As the founder of NewME Accelerator, Angela Benton is no stranger to leading community-driven change efforts. Since launching the company in 2011, she’s helped underrepresented entrepreneurs and innovators across the U.S. grow impactful businesses, which have collectively raised more than $20 million in funding for their companies. Now, she’s expanding her community impact work to Malawi. Through a micro fund, (a separate entity from NewME) and partnership with Kuyere!, a project dedicated to providing solar electricity to the poorest rural households in Africa, her investment will power 10 villages in Malawi, one of the poorest countries on the continent.
When it comes to your latest initiative, why was it important to invest in Africa—specifically Malawi?
I’ve always been interested in how technology can transform emerging countries. From an investment perspective, emerging markets like Malawi have a ton of opportunity and upside simply because many times their economies are at the very early stages of development in comparison to the rest of the world. In addition to it being an appealing investment, you also feel good about your investment because it’s helping to improve the quality of life for people who have so little. I decided to focus on Malawi primarily because it isn’t just one of the poorest countries in Africa, it’s among the top 10 poorest countries in the world, it’s No. 6 to be exact. The country GDP per capita is $1,139 which means that there is a ton of room for positive growth.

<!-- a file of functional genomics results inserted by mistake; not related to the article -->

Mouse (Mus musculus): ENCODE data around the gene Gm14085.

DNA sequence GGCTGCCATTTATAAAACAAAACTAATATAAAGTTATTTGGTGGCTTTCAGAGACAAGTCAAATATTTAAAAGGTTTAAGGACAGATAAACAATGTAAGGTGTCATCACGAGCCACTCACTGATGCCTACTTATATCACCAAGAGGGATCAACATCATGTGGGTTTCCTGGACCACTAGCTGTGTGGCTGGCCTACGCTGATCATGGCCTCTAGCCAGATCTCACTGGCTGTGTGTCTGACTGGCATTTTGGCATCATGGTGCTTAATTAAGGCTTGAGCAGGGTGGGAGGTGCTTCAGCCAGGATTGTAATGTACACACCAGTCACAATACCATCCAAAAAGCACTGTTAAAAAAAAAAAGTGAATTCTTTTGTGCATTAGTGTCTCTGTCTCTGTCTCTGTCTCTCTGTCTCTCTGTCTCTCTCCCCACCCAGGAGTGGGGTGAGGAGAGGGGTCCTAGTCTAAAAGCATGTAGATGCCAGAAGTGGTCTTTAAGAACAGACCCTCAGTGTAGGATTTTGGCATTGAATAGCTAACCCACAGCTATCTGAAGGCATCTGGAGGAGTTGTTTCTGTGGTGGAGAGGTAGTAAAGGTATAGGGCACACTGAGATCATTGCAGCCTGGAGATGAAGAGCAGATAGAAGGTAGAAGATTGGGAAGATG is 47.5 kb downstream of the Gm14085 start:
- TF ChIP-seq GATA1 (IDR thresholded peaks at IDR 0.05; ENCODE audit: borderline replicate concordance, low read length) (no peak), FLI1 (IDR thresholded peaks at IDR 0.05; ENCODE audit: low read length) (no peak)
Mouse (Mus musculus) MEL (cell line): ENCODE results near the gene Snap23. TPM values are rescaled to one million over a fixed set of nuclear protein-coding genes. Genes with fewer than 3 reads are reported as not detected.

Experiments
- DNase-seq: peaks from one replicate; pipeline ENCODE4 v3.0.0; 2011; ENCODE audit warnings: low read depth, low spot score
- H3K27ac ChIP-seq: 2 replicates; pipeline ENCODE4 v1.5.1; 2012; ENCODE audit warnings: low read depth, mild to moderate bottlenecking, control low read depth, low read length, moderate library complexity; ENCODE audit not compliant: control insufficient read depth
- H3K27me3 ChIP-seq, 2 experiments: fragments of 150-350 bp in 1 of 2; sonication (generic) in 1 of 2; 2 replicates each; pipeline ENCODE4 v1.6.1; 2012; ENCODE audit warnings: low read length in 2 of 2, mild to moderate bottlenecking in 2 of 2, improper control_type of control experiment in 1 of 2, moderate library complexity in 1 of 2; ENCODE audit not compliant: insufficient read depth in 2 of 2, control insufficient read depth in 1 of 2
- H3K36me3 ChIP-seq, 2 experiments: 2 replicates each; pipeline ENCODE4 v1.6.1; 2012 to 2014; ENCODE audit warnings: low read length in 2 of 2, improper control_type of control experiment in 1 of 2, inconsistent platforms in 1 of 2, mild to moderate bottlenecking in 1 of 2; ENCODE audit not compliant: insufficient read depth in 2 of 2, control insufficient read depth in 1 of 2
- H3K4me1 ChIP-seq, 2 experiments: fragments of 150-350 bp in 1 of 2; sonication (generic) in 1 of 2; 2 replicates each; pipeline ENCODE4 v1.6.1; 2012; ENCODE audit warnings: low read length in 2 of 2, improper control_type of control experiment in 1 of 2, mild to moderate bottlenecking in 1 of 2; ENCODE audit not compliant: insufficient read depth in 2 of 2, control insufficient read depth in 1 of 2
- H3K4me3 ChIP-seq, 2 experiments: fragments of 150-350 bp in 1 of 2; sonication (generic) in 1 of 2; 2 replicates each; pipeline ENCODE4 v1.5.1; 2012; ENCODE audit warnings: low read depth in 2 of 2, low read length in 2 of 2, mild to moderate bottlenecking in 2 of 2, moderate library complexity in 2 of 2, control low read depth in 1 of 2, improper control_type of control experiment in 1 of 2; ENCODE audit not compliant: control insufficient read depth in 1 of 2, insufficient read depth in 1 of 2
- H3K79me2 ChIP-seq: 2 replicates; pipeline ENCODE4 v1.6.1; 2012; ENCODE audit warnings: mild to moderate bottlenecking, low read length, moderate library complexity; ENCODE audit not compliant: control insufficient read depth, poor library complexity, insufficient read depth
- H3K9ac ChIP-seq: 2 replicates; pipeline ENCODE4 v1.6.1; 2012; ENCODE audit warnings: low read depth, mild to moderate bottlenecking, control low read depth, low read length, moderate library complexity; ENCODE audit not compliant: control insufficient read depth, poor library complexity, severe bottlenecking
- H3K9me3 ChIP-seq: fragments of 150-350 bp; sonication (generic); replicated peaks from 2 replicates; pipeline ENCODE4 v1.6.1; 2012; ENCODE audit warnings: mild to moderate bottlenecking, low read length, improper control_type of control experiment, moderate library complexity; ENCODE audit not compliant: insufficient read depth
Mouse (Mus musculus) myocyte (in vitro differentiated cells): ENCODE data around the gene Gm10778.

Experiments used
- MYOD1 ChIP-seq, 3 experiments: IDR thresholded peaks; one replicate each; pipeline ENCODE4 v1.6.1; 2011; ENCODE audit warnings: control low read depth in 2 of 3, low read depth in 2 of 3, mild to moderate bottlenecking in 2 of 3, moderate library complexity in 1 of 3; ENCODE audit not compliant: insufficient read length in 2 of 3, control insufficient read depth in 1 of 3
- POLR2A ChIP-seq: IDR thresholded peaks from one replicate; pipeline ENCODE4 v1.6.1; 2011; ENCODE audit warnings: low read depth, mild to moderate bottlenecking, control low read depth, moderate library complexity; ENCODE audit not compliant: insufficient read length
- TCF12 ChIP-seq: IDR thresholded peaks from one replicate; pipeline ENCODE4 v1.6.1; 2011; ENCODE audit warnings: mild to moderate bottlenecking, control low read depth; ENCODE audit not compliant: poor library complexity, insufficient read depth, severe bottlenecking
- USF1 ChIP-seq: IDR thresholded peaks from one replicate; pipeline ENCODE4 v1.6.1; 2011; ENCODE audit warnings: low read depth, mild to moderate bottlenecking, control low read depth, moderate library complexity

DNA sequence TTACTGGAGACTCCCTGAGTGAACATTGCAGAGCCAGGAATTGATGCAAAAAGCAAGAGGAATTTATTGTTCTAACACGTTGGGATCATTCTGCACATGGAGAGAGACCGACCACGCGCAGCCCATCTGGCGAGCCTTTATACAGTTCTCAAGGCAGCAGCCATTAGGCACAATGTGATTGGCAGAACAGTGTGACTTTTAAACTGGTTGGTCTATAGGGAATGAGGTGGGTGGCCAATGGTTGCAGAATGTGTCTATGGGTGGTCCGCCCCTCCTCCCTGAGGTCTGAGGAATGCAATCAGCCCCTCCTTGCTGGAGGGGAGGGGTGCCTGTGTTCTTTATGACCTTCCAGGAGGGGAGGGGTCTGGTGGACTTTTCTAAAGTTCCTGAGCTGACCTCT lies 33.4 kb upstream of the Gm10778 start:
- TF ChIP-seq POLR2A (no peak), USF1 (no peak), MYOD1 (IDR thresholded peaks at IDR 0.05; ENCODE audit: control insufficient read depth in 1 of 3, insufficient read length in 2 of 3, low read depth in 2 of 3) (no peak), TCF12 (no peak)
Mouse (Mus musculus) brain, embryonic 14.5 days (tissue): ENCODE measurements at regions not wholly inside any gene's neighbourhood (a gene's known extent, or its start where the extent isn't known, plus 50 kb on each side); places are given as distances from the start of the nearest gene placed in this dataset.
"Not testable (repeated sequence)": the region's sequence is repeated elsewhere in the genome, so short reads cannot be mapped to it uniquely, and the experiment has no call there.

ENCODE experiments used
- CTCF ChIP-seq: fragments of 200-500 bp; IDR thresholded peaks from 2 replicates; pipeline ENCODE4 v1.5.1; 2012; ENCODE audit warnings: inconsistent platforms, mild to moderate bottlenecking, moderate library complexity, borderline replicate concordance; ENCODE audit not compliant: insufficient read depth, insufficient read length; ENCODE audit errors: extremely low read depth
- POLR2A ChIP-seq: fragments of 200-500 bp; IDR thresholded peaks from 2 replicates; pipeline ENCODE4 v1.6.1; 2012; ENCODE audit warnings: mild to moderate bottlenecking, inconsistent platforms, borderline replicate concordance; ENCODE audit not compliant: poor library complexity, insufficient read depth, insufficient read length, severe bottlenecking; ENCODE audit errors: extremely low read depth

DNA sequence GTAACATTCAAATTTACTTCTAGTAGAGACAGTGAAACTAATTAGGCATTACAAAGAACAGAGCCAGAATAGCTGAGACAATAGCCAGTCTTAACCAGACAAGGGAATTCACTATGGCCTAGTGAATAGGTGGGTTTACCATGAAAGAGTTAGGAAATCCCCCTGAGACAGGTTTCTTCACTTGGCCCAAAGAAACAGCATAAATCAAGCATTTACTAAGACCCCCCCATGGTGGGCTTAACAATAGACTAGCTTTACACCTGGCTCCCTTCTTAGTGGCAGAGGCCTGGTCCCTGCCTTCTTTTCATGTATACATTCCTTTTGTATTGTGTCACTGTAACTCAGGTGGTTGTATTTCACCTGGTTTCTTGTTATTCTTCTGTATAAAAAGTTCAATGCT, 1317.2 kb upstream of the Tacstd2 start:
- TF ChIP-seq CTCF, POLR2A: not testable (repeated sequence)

How did the working relationship with Kuyere! come about?
Kuyere! is a NewME company and that’s how I became involved and interested in Malawi. Kuyere! makes DIY solar kits for rural villages in Africa. Electricity isn’t affordable for people who are making just a few dollars a day. Kuyere! cuts the cost of solar to about $20 for a kit.
What’s your response to the person, who says, ‘If you live in the U.S. you should only be worried about what goes on in the United States?’
From a business perspective, I think there is so much to be learned about opportunities on the continent and on the flip side, I think many of the small business owners there can learn a lot from entrepreneurs here. It’s a gap that needs to be filled. Also, I’ve always been one to believe that one’s own success and prosperity can come from helping others.